GREAT FALLS — “The more you read, the more you know. The more you know, the further you go.”
With those words career educators shaped the boy who grew up to be Fairfield County’s the Rev. Vandell Davis, pastor of Friendship A.M.E. Church in Jenkinsville. From his youth, Davis was driven by an innate desire to make his life circumstances better and to improve the lives of those around him.
“I knew where I came from, areas where people see life as being limited to be what someone else makes of you. Instead I had to look beyond and see what I could make myself,” he said.
In a large part, that perspective was imparted on him by his school teachers.
“Those teachers were on you. I knew education was crucial, both the little and the big stuff,” Davis said.
He realized then that he was called to help others as he was helped. One of 10 children, he grew up in a farming community in Mullins, picking tobacco and cotton.
“I had to go to work in the fields (sometimes rather than school) and I could not read,” he said. “Teachers and some well-meaning white folks slipped books and magazine to us in those days. At that time the libraries were segregated.”
Davis recalled fondly the Pee Dee Times and The Black News as well as Ebony and Jet magazines that he read regularly in his youth. In the 1950s he became hooked on books and reading whatever he could get his hands on.
“For a period of time, I read anything, but eventually I earned some money and could afford my own books,” he said.
Davis said that since books were off limits that made reading all the more appealing to him as a child and laments that now books must compete so much against video games, movies and social media.
“I found out over a period of time by reading that one of the greatest places a person could go was to the library,” Davis said. “You could sit there in a few hours and educate yourself.”
He said preachers and doctors also were mentors. In his late teens he began serving the A.M.E. church as at trustee, then a deacon and later as an elder. He was a minister in training prior to his being drafted for Vietnam. After serving in Vietnam for one year, and for two years total in the service, he considered the chaplaincy as a career and wound up studying in Barber-Scotia College in Concord, N.C.
He continued to be drawn toward social justice and helping people better themselves. Davis had studied sociology some in the military and also as his undergraduate degree using the G.I. Bill. His wife, Maude, became a teacher. They moved to Fairfield in 1973 when he married his wife who grew up in the area. Both later earned master’s degrees from USC.
Davis’ first job was overseeing the South Carolina Civilian Conservation Corps and the Junior CCC. At that job he helped over 3,000 youth from all across South Carolina at the residential facility hosted at Sesquicentennial State Park. In some cases these youth were raising themselves after the death of a single parent. His role was to ease them into a supportive environment and get them help in the social services programs that existed.
“I enjoyed working with young men and women to help improve the conditions for wayward young people, some of whom had been incarcerated,” he said.
After five years with that organization, he moved on to the S.C. Department of Parks Recreation and Tourism, where he worked until he retired. He entered the ministry full-time three years ago when he accepted the call to Friendship, a congregation of 17 in a poor part of Fairfield County.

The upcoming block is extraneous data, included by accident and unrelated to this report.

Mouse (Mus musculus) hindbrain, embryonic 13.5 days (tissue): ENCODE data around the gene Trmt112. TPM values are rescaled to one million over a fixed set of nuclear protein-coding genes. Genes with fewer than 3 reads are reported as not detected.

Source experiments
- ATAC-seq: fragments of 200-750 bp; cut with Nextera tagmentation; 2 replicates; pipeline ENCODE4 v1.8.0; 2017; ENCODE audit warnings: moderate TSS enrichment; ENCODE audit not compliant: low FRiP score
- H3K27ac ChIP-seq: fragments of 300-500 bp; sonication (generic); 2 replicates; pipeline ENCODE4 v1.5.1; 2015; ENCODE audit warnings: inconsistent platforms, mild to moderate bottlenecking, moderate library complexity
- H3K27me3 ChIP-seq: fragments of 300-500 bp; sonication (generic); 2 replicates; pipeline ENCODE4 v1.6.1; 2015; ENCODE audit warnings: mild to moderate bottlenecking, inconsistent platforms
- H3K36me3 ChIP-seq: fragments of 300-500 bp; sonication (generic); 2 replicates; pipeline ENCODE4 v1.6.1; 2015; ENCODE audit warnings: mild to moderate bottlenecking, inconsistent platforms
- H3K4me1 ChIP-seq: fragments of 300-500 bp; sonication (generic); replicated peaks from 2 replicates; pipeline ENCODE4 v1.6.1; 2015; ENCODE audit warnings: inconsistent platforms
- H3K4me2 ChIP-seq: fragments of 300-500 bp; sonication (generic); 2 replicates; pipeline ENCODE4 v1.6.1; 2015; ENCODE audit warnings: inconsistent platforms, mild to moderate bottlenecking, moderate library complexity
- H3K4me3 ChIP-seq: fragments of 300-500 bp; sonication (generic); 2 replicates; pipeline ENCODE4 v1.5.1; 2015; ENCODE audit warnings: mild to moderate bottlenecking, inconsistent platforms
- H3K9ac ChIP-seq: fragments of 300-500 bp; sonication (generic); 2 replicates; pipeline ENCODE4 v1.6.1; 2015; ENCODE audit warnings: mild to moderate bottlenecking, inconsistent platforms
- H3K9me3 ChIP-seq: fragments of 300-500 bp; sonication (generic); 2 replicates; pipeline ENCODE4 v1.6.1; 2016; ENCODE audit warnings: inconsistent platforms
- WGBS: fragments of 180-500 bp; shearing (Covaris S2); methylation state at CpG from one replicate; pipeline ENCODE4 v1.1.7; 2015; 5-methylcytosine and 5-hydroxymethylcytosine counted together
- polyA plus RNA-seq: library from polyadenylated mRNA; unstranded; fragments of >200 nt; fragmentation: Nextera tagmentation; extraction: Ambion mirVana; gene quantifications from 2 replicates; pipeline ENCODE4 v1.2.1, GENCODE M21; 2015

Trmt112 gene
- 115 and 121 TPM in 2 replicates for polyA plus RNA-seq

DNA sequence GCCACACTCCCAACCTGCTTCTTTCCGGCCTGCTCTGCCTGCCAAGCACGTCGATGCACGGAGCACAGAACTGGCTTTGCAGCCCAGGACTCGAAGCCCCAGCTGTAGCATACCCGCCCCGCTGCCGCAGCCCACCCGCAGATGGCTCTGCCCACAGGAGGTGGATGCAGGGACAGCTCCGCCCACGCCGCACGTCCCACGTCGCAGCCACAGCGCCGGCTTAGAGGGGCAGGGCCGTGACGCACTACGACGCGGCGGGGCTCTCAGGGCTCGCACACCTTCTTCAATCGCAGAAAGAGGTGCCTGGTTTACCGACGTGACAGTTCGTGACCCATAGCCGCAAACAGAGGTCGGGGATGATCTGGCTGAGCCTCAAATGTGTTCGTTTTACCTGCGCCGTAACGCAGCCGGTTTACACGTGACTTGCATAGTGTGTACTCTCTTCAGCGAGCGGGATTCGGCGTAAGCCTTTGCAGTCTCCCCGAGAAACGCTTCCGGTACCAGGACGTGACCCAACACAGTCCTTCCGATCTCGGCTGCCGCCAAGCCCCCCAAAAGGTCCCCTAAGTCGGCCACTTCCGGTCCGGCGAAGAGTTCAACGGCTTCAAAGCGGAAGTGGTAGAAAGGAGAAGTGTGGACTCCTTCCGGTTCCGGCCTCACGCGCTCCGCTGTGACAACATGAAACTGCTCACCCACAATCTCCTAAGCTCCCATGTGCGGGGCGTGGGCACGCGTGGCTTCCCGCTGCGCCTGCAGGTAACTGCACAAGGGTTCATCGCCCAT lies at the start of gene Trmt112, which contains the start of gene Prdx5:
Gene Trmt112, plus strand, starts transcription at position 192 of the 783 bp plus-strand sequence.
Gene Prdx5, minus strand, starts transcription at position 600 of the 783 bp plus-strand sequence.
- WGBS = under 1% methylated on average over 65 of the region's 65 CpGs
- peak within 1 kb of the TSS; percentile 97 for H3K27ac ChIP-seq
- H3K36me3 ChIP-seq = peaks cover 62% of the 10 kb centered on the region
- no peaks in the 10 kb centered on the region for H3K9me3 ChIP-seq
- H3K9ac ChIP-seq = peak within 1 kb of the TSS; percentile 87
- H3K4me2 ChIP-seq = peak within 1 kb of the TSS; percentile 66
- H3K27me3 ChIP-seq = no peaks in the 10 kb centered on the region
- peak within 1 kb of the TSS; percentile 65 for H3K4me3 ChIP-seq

True to his roots, at his current job he is focused on building people and the area up. Noting that some rural children have limited library access, he has lobbied for years at having the library and/or library hours expanded at McCrorey Liston. He also would love to see that library upgraded.
At Friendship, one ministry he’s starting is having a church library with a librarian for the community.
“The churches and schools worked together (when I was a boy) to educate children,” Davis said.
Churches tried, in his youth, to get a newspaper into each home. That background is helping shape this mission for literacy and furthered his interest in social justice. In 1973 he said the A.M.E. Church was at the forefront with civil rights and helped raise community awareness through church activity and involvement.
As he thought back on his early adulthood, he recalled Fairfield County during the years of public school integration, he remembered a positive situation in most Winnsboro homes early on because the schools already were primarily African American and that whites were attending private schools.
“It took a long time to get blacks to be able to attend the area private schools,” he said.
Part of that was due to demographics in the county, to children raised in single parent homes who could not afford private school tuition. He was proud to see that barrier become smaller as the years went by.
As he reflected on the anniversary of Martin Luther King, Jr.’s “I Have a Dream” speech, he recalled how most of his dreams were educational.
Davis had a hand in the public education of Fairfield County children, including his own two children. Both of them are in their 20s and active in the church, though not vocationally. He served 10 years on the Fairfield County School Board.
“Everybody needs an education of some kind or another,” Davis said.
He continues to apply the lessons his teachers taught him by example when he was a boy.
These days if he is not at the church or performing pastoral duties, he likely is volunteering at the county library.